Saskatoon Housing Bubble. To take a look at the short and long term fundamentals of the Saskatoon real estate market. To prove that Saskatoon and other parts of Canada have a housing bubble. Also looking at how the possible commodity bubble and troubles in places like China, the US and Europe will have on Saskatoon real estate.
"The federal government should limit tax payer exposure to potential problems in the housing market by winding back the role of the Canada Mortgage and Housing Corp. The CMHC has a pervasive presence in the domestic mortgage market, potentially resulting in “unmanageably large risks in financial markets” that are ultimately borne by the Canadian public, says the report. Under current rules, people who borrow more than 80% of the value of the home they want to buy must also take out insurance, and the CMHC is by far the most dominant player in that market. According to the report by Finn Poschmann, vice president of research at the CD Howe Institute, the CMHC now backstops mortgages equivalent to more than 30% of Canada’s gross domestic product."
CMHC- with assets at about 10 billion, is it too big to fail?
"As a result, Canadians are exposed to “large, ill-defined risks,” says the report, which argues that Ottawa should crank back the CMHCs presence in mortgage insurance and allow more room for private sector insurers. Originally conceived as a mechanism for executing public policy, the CHMC has expanded dramatically, especially in the wake of the financial crisis as the government encouraged banks to boost lending by allowing them to securitize more home loans."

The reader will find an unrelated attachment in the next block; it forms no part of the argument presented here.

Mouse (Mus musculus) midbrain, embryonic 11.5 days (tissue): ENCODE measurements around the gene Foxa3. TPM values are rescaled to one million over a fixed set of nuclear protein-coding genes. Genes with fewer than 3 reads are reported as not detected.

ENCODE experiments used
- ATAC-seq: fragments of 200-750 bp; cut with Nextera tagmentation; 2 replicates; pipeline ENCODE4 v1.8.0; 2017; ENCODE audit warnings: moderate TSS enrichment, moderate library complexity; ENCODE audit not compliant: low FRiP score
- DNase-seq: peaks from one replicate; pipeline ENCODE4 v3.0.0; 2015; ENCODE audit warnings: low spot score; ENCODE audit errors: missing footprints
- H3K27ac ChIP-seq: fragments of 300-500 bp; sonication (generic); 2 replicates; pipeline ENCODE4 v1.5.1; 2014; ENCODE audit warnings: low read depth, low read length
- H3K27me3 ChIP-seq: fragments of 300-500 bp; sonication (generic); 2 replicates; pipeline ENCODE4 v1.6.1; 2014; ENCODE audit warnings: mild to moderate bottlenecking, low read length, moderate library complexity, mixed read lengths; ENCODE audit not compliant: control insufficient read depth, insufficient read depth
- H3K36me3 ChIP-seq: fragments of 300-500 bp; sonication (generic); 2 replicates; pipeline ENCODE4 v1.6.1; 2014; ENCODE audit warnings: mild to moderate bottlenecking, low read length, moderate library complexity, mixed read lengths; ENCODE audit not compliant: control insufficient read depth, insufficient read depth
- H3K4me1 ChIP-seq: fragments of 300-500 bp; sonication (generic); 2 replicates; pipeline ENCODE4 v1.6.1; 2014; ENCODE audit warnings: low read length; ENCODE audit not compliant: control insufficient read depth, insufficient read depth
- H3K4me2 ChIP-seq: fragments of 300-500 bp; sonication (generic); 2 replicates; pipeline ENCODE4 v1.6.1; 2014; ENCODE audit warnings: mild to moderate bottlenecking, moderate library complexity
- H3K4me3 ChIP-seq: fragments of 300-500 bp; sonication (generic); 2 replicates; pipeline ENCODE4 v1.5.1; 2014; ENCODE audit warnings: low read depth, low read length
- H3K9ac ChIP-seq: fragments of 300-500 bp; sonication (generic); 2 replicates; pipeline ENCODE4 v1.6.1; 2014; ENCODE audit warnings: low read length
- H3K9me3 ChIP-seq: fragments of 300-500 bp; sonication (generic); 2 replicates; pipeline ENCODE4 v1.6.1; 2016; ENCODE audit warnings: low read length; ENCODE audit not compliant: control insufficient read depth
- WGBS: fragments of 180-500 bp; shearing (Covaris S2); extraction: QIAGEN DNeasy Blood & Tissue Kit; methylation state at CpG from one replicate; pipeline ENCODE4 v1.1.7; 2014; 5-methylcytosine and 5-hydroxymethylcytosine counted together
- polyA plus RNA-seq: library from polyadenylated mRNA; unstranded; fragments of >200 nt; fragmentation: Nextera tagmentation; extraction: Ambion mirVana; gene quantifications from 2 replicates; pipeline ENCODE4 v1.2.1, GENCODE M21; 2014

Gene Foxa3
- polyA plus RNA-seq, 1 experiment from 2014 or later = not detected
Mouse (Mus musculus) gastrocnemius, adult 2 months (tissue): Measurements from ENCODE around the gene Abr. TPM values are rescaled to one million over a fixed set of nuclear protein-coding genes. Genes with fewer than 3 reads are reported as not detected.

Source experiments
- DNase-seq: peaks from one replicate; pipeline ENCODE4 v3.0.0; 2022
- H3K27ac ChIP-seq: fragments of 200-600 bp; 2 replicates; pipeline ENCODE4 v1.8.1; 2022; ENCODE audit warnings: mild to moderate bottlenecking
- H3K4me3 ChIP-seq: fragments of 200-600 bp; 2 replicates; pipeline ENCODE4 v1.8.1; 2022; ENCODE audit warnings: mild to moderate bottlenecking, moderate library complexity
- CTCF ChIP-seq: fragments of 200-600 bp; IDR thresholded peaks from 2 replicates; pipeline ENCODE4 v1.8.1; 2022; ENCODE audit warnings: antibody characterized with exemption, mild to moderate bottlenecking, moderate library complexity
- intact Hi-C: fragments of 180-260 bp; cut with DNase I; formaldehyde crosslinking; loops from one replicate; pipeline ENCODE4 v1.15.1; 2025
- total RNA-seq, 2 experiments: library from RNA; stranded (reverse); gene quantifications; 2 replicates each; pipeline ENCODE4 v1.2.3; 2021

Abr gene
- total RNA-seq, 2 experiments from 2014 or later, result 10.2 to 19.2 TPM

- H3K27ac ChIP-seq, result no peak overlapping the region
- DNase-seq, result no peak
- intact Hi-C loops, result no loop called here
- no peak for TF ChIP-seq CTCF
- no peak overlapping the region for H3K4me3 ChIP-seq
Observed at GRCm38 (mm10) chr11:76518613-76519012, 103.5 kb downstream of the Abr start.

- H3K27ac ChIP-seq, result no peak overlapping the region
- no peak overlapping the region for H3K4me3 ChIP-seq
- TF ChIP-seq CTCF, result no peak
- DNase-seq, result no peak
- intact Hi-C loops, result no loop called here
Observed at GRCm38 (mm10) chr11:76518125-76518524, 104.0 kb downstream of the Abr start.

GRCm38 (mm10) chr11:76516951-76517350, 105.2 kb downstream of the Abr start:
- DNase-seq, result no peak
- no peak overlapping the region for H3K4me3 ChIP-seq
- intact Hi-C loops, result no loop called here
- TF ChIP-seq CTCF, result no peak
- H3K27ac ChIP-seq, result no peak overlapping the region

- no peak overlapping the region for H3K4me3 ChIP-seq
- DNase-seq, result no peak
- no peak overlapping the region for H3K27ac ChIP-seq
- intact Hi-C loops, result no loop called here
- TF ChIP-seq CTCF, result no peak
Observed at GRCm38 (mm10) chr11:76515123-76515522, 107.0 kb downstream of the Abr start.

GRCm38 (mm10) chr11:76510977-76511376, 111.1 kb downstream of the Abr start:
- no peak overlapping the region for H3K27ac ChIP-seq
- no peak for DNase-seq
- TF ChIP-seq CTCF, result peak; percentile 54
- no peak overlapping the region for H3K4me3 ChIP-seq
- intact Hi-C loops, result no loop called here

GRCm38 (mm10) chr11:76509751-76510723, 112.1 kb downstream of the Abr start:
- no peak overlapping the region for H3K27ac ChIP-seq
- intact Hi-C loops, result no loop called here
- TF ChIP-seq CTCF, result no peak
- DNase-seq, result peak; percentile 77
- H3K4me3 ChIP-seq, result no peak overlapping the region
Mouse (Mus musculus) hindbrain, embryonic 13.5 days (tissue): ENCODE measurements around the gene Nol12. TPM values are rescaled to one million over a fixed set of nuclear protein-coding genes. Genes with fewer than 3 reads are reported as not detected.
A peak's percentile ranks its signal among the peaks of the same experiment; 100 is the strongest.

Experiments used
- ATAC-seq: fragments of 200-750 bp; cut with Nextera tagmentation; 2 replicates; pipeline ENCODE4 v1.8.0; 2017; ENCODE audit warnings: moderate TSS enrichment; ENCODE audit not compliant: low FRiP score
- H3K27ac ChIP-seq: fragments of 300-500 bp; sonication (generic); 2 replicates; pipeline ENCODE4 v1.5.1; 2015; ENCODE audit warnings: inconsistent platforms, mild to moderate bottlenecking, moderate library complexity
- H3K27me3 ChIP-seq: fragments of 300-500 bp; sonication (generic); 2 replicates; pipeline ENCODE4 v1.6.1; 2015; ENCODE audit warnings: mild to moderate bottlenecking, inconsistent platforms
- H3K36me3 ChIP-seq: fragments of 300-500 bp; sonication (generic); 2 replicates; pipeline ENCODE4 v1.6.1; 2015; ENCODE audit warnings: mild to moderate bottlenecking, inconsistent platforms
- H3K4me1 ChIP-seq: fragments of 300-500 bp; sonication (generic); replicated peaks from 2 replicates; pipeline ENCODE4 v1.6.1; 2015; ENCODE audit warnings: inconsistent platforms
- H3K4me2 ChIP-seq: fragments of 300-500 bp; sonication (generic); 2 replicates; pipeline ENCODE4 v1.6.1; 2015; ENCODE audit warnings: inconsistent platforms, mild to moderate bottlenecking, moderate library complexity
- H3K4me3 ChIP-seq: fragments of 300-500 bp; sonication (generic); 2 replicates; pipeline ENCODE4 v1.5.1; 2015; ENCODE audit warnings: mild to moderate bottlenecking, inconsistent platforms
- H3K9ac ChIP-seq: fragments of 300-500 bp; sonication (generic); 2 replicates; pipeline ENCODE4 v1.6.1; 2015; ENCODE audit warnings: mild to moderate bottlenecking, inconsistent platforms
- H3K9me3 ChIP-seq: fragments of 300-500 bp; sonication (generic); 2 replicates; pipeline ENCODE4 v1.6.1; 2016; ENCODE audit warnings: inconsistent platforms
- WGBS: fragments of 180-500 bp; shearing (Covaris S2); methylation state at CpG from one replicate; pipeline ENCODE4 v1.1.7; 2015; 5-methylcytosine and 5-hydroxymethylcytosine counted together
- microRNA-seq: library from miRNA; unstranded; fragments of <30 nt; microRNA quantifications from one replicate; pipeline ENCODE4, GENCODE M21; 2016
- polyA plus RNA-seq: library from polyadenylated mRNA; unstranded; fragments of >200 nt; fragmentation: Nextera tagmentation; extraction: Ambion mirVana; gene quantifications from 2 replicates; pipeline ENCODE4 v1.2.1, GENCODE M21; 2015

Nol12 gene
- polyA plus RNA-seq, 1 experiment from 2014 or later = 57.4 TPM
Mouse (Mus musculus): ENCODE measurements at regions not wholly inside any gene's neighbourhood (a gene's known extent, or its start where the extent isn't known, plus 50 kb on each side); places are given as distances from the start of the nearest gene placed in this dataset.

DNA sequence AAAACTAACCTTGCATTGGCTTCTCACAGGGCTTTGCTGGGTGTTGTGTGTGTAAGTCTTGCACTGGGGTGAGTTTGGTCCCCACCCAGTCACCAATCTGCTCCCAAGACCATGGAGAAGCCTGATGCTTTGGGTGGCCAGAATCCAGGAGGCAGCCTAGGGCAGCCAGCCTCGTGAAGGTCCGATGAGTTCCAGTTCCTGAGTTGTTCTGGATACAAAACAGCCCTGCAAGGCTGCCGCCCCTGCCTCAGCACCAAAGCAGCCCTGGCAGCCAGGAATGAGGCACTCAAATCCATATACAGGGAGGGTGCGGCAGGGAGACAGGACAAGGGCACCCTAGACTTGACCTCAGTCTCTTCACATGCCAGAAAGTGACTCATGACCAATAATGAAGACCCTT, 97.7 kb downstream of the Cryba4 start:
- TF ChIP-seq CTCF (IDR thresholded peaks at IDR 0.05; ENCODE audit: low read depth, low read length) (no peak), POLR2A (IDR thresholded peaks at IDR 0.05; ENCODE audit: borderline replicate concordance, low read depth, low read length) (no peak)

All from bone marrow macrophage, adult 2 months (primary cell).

1954- CMHC introduced Mortgage Loan Insurance, taking on mortgage risks with a 25% down payment, making home ownership more accessible to Canadians.
1954-1990- Somewhere along this time, 10% became minimum down payment.
1990- 5% was introduced as a trial run, then officially accepted in 1999.
2001 – Genworth (GE Capital) enters the Canadian mortgage insurance market
2001 – CIBC offered below-prime mortgages.
Pre-2003 – CMHC: 5% down with price limit depending on area, 25 yr amortizations, no price limit if 10% or more down
Sep 2003 – CMHC: 5% down, 25 yr amortizations, removed all price ceiling limitations. Now any mortgage would be insured regardless of the cost.
Mar 2004 – CMHC: Flex-Down product allows 5% down to be borrowed and 1.5% closing costs to be borrowed (essentially zero down, but 95% insured)
Mar 2006 – AIG enters the Canadian mortgage insurance market
Mar 2006 – CMHC: 0% down, 30 yr amortizations (Genworth anounces 35 yr amortizations)
Jun 2006 – CMHC: 0% down, 35 yr amortizations, interest only payments allowed for 10 years
Nov 2006 – CMHC: 0% down, 40 yr amortizations, interest only payments allowed for 10 years
Oct 2008 – CMHC: 5% down, 35 yr amortizations, investors need 20% down.
April 2010- CMHC did some minor tightening of their guidelines.
Mar 2011- CMHC: 5% down, 30 yr amortizations,
The loosening of lending standards in Canada is one of the reasons why home ownership rates are higher than the Americans. The effects of clamping down on mortgages will be felt when interest rates move up.
"But critics worry that the unintended consequence was that mortgages became too easy to get, pushing up real estate prices across much of the country to unsustainable levels."
Looks like Canadian homes are overvalued by at least 30%. If a Saskatoon bungalow followed inflation over the long term, it would be around 160-170k. As it stands now, bungalows in Saskatoon are just a tad above that. Partly in thanks to CMHC.
Canada has followed the US on the way up, if Canada follows them on the way down, even just part of the ways, we will find out how dangerous CMHC has been to the housing market and to the overall economy.